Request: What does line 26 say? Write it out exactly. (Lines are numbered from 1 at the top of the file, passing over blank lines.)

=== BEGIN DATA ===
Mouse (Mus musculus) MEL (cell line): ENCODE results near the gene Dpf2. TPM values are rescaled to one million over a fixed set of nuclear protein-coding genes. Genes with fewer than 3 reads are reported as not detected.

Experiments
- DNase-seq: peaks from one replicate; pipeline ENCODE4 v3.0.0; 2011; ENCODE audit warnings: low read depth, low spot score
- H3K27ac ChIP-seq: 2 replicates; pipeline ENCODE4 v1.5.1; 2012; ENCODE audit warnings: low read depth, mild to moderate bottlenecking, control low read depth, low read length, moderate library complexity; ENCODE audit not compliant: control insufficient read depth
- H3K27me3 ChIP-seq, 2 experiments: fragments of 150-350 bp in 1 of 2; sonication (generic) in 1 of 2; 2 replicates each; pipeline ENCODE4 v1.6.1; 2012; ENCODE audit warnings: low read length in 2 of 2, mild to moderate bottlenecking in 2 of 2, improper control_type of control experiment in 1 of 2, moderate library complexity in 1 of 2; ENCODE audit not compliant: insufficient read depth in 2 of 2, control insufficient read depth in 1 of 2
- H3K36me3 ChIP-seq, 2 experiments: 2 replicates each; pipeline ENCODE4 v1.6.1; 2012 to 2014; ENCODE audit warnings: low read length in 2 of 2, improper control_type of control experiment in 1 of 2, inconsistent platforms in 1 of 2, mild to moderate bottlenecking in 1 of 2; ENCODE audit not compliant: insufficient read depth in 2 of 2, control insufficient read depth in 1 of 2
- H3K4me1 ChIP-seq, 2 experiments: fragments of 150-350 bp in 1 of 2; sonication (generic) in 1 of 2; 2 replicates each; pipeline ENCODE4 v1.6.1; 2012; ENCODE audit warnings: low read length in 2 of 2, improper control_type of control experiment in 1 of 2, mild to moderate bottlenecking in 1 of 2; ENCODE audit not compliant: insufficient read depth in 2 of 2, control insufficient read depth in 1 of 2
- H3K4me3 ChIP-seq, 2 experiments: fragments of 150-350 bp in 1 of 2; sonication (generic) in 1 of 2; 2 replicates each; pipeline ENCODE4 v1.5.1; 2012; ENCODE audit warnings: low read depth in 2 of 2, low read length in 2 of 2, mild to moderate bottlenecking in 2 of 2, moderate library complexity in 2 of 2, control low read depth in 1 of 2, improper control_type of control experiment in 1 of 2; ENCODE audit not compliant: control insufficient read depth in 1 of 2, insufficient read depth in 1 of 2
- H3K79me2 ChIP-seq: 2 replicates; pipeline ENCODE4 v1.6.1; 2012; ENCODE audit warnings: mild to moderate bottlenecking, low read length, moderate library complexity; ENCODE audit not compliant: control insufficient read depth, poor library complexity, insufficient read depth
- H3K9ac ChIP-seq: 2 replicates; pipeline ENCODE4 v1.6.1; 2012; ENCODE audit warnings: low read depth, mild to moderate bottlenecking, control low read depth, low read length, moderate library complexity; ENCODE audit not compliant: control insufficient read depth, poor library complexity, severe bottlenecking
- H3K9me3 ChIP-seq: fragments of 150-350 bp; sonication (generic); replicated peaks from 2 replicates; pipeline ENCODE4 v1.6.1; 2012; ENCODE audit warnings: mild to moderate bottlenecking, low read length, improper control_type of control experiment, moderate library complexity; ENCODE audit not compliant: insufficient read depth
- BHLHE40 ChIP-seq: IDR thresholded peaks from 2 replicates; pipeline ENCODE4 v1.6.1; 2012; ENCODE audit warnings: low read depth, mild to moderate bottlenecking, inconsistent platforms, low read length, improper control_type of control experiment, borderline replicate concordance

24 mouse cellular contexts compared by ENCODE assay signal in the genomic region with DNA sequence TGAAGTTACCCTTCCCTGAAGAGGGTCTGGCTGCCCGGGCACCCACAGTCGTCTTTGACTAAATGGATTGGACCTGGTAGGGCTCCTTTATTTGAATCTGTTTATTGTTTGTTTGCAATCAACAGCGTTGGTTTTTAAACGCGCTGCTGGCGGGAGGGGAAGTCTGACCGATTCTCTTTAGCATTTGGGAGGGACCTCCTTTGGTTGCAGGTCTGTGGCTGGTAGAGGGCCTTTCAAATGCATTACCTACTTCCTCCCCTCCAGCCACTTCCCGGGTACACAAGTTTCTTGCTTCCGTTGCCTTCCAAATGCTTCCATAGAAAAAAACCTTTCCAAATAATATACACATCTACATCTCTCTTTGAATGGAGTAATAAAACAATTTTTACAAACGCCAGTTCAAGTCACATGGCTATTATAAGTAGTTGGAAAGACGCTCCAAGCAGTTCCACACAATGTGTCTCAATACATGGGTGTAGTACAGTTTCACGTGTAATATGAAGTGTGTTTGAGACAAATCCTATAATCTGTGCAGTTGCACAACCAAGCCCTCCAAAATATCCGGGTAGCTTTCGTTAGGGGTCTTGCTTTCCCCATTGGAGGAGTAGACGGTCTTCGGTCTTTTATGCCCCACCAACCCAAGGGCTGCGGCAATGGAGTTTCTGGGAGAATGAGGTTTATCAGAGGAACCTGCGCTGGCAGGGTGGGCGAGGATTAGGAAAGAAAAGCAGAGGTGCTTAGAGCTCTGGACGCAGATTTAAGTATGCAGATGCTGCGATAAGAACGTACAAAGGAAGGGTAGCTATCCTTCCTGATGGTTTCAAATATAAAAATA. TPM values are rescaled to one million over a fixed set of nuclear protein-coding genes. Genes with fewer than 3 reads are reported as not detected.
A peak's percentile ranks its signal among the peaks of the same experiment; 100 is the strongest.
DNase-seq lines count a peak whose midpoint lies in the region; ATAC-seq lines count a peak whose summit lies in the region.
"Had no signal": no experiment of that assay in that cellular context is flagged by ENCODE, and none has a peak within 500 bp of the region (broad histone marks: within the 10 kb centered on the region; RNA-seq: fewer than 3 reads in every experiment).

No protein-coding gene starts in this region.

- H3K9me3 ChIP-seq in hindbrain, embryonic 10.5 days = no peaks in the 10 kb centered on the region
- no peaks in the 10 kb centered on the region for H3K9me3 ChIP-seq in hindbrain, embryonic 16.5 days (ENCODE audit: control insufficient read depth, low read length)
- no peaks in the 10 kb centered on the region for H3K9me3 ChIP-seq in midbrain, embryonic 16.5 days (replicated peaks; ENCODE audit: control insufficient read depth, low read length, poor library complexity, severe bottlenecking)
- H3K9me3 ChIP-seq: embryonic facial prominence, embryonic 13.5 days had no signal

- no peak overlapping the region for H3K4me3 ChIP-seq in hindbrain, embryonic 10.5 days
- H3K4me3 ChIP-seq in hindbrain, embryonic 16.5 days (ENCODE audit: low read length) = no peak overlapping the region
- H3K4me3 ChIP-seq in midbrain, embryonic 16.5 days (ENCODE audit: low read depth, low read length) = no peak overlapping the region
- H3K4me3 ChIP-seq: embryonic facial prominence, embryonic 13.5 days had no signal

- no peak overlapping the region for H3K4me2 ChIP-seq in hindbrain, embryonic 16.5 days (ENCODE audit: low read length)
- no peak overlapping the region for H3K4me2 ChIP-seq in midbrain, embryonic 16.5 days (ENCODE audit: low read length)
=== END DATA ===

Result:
- no peak overlapping the region for H3K4me2 ChIP-seq in hindbrain, embryonic 16.5 days (ENCODE audit: low read length)